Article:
• July 14, 2019
  • Blog

A hailstorm damaged your home’s roof? You contact your insurance. Had a fender bender on the way to work? You contact your insurance. Your basement flooded and the floor is ruined? You contact your insurance. Injured during the family football game? You go to the doctor and they contact your insurance. When something unexpected – and expensive – happens, the majority people rely on their insurance to cover it. That’s why we have it, right? 

When a person purchases an insurance policy, a contract is made, which, by its unique nature, creates a duty that the insurance act in good faith and fair dealing with the insured when acting within the contract. This means that when a covered incident occurs, the insurance must consider the insured’s interests at and deal fairly with the insured when a claim is made.

In Colorado, when insurance companies act in bad faith, the insured has a tort claim against the company. Below are three signs that an insurance company may be acting in bad faith: 

Unreasonable delay in communication regarding claim

Not all delays in communication are an unreasonable delay. Insurance companies are busy, especially when hazardous events caused damage to a large area. It’s not uncommon for it to take a few days or even weeks to complete an investigation into a claim, especially if a large hailstorm damaged the roofs of every house in a 5-mile radius. 

Unreasonable delays are determined based on a variety of facts, but if you feel like your insurance company repeatedly puts off getting back to you, it may be beneficial to get in contact with an attorney or even file a complaint with the Colorado Division of Insurance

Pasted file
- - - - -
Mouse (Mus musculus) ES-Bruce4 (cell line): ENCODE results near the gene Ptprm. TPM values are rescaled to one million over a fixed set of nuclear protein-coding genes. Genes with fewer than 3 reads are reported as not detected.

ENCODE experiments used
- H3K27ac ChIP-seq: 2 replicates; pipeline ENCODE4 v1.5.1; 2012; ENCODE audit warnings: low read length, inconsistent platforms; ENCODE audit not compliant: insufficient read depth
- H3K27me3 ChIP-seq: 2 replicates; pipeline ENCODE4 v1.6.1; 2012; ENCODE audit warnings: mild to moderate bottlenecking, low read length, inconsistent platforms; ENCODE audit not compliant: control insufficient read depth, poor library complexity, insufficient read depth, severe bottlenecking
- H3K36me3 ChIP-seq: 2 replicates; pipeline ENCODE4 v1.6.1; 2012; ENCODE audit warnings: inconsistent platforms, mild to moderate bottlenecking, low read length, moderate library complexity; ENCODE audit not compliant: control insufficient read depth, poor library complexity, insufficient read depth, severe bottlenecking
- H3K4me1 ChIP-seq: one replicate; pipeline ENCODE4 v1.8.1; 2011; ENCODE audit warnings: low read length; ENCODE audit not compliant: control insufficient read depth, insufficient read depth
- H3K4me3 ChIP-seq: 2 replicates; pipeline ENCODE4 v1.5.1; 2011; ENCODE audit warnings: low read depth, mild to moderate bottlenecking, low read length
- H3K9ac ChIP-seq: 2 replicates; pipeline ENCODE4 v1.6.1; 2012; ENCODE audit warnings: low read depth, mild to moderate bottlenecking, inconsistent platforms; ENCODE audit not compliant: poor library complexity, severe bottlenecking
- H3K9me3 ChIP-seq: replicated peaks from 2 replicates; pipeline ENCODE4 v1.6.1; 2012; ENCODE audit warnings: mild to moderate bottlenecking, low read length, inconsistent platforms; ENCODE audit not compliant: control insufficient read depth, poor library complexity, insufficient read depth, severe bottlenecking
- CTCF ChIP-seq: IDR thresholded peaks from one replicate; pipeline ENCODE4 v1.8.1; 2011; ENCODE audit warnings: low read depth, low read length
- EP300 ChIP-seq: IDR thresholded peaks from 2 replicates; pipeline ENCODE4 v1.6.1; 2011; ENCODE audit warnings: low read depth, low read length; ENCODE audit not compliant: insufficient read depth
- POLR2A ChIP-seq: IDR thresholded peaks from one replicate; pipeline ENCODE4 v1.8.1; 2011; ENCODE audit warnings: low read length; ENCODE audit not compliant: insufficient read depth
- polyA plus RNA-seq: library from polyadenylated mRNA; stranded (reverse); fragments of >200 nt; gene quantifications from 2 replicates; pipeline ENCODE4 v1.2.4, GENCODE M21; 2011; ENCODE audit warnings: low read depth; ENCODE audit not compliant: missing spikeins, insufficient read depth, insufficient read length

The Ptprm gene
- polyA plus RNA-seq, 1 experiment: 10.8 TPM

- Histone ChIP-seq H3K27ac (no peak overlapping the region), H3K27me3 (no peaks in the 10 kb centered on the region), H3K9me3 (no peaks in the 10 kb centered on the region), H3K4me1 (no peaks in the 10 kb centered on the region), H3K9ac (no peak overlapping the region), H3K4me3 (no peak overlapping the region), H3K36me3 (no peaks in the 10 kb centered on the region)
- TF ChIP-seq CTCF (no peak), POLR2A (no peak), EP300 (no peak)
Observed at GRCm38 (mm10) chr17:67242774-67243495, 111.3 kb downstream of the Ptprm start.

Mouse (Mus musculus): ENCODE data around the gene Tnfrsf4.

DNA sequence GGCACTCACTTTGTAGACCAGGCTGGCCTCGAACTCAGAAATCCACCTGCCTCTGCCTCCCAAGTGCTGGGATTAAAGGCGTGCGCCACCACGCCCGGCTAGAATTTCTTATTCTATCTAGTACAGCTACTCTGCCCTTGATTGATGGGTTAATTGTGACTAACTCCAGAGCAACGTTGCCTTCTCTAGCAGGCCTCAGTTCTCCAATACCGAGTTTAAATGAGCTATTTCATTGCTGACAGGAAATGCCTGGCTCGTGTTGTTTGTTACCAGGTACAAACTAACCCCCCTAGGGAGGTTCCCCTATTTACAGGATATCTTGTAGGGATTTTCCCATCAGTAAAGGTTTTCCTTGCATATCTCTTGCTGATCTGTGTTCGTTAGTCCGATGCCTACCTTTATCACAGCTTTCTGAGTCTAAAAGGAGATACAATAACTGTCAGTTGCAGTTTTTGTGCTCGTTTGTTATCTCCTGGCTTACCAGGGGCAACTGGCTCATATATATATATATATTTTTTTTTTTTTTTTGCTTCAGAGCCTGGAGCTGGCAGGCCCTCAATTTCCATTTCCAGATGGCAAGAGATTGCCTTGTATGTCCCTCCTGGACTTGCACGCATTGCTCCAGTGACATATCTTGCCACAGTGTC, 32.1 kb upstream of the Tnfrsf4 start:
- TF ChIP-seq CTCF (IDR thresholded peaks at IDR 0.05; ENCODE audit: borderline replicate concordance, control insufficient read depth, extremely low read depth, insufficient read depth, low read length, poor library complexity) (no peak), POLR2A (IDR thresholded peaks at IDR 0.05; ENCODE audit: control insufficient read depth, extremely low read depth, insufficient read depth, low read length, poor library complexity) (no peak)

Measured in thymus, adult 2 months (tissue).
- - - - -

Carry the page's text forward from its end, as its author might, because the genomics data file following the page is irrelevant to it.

Unreasonable delay in payment

As with unreasonable delays in communication, not all delays in payment are unreasonable. Depending on circumstances, it may take more time to process payments. Usually, upon acceptance of a claim, your insurance representative will give you a time from to expect payment. Additionally, time frames are sometimes specified in the insurance policy. 

If you haven’t received payment within the designated time frame, it’s a sign of unreasonable payment. If your insurance company is unable to give you a valid reason for the delay, it may be a good time to get advice from an attorney.

Failure to provide reasons for why your claim was denied

It is well within an insurance companies’ rights to deny claims that don’t fall within your specific policy. However, you, as the insured, are entitled to know why your claim was denied. If an insurance company denies your claim and fails to respond to your request to know the reason for the denial, it’s a sign your insurance company is not dealing with you fairly. 

Overall, insurance companies do their jobs and treat customers fairly, but if you notice any of these signs, it’s possible that you may have you’ve been dealt with unfairly and have a claim for recourse.

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Written and Legally Reviewed ByJacob Galperin

Jacob Galperin is a litigation attorney with an emphasis in personal injury. He has represented hundreds of injured victims and has been able to recover millions in compensation for his clients.

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